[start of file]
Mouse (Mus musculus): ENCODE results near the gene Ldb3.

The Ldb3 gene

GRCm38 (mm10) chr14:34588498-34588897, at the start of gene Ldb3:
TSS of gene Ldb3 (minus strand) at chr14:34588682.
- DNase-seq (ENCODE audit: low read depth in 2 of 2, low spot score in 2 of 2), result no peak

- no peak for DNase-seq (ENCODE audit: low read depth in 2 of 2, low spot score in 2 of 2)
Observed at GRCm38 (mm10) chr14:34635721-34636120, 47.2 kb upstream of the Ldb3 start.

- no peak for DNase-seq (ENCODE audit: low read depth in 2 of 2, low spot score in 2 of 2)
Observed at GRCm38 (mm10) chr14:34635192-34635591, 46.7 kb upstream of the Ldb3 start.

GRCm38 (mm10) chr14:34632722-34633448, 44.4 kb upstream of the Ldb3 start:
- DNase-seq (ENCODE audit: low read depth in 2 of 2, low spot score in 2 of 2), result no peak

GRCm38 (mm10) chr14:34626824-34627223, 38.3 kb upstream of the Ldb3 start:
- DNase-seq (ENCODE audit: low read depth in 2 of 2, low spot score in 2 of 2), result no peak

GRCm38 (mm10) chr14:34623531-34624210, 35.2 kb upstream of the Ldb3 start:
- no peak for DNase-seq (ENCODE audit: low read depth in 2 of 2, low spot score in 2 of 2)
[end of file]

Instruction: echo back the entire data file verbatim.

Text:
Mouse (Mus musculus): ENCODE results near the gene Ldb3.

The Ldb3 gene

GRCm38 (mm10) chr14:34588498-34588897, at the start of gene Ldb3:
TSS of gene Ldb3 (minus strand) at chr14:34588682.
- DNase-seq (ENCODE audit: low read depth in 2 of 2, low spot score in 2 of 2), result no peak

- no peak for DNase-seq (ENCODE audit: low read depth in 2 of 2, low spot score in 2 of 2)
Observed at GRCm38 (mm10) chr14:34635721-34636120, 47.2 kb upstream of the Ldb3 start.

- no peak for DNase-seq (ENCODE audit: low read depth in 2 of 2, low spot score in 2 of 2)
Observed at GRCm38 (mm10) chr14:34635192-34635591, 46.7 kb upstream of the Ldb3 start.

GRCm38 (mm10) chr14:34632722-34633448, 44.4 kb upstream of the Ldb3 start:
- DNase-seq (ENCODE audit: low read depth in 2 of 2, low spot score in 2 of 2), result no peak

GRCm38 (mm10) chr14:34626824-34627223, 38.3 kb upstream of the Ldb3 start:
- DNase-seq (ENCODE audit: low read depth in 2 of 2, low spot score in 2 of 2), result no peak

GRCm38 (mm10) chr14:34623531-34624210, 35.2 kb upstream of the Ldb3 start:
- no peak for DNase-seq (ENCODE audit: low read depth in 2 of 2, low spot score in 2 of 2)